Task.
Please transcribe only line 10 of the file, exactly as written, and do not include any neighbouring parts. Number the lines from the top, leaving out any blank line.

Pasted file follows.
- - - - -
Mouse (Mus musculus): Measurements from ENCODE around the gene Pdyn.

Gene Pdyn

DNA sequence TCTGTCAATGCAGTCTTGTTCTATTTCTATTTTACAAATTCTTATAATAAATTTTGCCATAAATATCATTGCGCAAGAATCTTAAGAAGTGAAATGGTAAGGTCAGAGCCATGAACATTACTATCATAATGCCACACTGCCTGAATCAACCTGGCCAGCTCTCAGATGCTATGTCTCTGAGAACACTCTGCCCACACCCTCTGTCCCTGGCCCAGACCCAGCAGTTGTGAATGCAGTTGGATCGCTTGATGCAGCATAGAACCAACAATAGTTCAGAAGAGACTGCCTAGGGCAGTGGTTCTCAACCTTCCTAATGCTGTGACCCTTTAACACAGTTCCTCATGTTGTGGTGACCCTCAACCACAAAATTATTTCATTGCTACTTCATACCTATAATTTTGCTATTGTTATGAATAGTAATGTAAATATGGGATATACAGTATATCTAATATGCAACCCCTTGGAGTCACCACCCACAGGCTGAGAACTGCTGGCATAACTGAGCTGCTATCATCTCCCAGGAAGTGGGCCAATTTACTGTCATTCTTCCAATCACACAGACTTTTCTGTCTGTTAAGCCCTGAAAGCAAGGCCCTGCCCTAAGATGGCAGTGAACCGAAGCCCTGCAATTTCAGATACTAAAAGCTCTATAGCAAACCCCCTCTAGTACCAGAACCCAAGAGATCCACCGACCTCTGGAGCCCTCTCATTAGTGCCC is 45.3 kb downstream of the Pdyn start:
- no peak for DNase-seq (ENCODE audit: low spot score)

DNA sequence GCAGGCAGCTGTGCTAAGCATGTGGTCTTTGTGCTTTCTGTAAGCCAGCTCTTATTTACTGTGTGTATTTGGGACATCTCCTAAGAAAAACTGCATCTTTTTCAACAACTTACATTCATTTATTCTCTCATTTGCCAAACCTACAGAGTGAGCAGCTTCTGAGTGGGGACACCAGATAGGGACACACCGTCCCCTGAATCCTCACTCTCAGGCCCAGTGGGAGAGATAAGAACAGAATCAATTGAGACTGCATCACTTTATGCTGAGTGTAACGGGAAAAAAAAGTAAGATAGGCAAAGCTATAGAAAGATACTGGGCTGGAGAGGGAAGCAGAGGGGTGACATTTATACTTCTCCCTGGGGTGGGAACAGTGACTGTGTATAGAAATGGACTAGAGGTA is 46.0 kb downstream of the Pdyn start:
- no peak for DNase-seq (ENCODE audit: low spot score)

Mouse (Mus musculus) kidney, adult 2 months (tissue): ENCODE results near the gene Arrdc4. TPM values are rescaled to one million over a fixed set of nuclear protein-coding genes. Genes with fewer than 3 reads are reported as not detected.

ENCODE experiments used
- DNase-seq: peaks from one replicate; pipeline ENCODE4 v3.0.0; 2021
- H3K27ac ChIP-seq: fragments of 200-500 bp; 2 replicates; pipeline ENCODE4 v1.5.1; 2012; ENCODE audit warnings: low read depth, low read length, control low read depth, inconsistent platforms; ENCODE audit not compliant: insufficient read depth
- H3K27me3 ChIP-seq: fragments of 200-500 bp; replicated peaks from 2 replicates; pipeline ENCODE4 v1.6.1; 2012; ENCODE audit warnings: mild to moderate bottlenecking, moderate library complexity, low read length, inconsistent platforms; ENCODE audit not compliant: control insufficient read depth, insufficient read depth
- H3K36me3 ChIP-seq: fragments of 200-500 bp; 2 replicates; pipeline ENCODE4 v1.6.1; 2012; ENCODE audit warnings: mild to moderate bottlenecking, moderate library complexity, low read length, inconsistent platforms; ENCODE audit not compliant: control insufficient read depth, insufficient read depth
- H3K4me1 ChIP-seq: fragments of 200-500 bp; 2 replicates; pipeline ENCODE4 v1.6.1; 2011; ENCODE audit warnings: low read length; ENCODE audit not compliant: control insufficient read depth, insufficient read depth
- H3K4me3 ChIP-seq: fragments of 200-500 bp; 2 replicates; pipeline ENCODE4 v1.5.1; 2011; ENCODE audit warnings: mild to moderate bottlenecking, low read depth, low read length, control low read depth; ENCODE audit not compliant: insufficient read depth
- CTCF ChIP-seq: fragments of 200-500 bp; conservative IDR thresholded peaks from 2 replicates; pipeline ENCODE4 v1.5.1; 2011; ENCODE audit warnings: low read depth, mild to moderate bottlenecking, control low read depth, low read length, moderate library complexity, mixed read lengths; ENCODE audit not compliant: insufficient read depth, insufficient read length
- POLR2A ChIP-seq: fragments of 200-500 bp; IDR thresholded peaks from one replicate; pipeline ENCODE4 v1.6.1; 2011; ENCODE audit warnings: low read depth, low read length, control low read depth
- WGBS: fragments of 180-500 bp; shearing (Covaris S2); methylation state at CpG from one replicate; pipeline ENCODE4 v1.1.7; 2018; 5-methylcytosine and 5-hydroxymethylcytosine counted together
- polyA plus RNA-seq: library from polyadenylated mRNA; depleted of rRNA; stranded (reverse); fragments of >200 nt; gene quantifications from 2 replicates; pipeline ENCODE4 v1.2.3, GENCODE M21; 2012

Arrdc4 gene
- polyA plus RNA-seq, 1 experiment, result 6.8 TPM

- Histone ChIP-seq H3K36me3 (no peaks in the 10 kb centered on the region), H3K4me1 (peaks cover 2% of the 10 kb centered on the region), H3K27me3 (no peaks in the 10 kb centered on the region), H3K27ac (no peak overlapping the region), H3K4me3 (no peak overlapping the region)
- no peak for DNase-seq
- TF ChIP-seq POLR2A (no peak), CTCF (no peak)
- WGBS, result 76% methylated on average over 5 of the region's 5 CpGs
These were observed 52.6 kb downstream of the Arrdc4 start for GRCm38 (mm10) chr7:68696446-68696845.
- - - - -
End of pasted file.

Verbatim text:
- H3K27ac ChIP-seq: fragments of 200-500 bp; 2 replicates; pipeline ENCODE4 v1.5.1; 2012; ENCODE audit warnings: low read depth, low read length, control low read depth, inconsistent platforms; ENCODE audit not compliant: insufficient read depth